Other reports deny the truth of those reports and consider them a mere exaggeration designed to give an excuse for the failures of the IDF. Consider the air conditioning part in the analysis you quote. Consider the claim that Iranians are fighting with HA fighters or that Iranian experience was used to attack the military Israeli vessel. These exaggerations remind me of similar ones made by the Americans before the invasion of Iraq. Similar claims of deep bunkers built by N Koreans and that turned out to be mere holes like the one Saddam Husein was using for hiding.

It is reasonable to say that no one knows exactly the truth, which requires us to wait until this war ends. However, I would like to add here that I noticed that even Hasan Nasralla expressed his astonishment of the achievements of his men when he described it as a miracle that they are still fighting in the front line up till this moment. This was apparent in his speech yesterday and the one before that (I will try to find a transcript). His surprise indicates that whatever the techniques they are using, they are not that sophisticated. Besides, I do not think that he used N Korean or German expertise because he said from the start that his strength stems from the fact that the Israeli’s did not penetrate HA. Among the Israeli failures he enumerated was the intelligence failure and he described the Israelis with all their might as a blind giant who does not know his way and using his power indiscriminately.

Regarding your comment:
“It is to be expected that there may be further fortified belts to the north of this one. It begins to sound like an historic battle in the making.”
One commentator with good links with HA said that HA has prepared itself for a 4-phase war and each phase with very different tactics. Phase 2 begins with expansion and widening of the ground operation . He added that tactics and weapons that will be used by HA in phase 2 are very different than the ones already used in phase 1 and will be a surprise to Israel. He added that tactics used so far will look like a child’s toy compared to the ones that will be used in phase 2 and I guess that we have to wait and see. From the beginning, Nasralla considered Olmert, Peretz, and Halutz as naïve and stupid believing that they will exterminate HA in a week or two. His words were that invasion of south Lebanon will be a catastrophe for the Israeli army and that they should consult more experienced Generals before embarking on this folly. They probably thought that he is just bluffing. This commentator also said that thousands of HA fighters have been deployed and they are waiting for the Israelis.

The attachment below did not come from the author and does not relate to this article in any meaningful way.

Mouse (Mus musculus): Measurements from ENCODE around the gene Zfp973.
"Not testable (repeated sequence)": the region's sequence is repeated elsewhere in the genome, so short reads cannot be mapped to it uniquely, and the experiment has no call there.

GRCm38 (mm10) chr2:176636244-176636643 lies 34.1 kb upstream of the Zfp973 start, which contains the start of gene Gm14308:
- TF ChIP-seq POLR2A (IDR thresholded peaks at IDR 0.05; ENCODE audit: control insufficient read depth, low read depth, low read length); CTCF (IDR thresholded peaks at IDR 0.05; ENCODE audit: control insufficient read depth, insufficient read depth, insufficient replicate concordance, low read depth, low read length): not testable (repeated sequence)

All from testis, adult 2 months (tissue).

"These fellows have had a lot of help from someone." - PL

If you had to speculate who could it be?

"The bunkers had been stocked with large quantities of food, enough to last for weeks" -

How long is "weeks"? 2,4,16??? This would be important as their re-supply must be limited.

With the UN cease-fire resolution going nowhere fast this could get ugly for both sides. And it seems the IDF will make a more forceful push with a new commander who was ex-Golani Brigade commander.


If they didn't learn how to fight like this on their own, who would have taught them? The Syrians? Then why aren't they in downtown Tel Aviv right now? The Iranians? Did they teach them how to use little boys as human mine sweepers?

I did hear or read somewhere that Hizbullah has been getting advice from some old NVA and Viet Cong vets. Which makes sense to me -- why not the best?


I continue to be impressed by Haaretz for publishing a wide range of opinion including hard hitting dissent to current Israeli policy. This report by Aluff Benn is astounding.

The defense establishment's proposal to expand the Israel Defense Forces operation in Lebanon was approved by a large majority of cabinet ministers on Wednesday: Nine ministers backed the proposal, while three abstained. But according to some attendees, the results of the vote do not reflect the ministers' true opinions. "If everyone voted the way they spoke, there would be a majority opposing the proposal," one minister said. So why didn't anyone vote against the proposal? We were afraid, the minister explained, of showing the public and the Hezbollah that there are rifts within the government and cracks in its support for the IDF.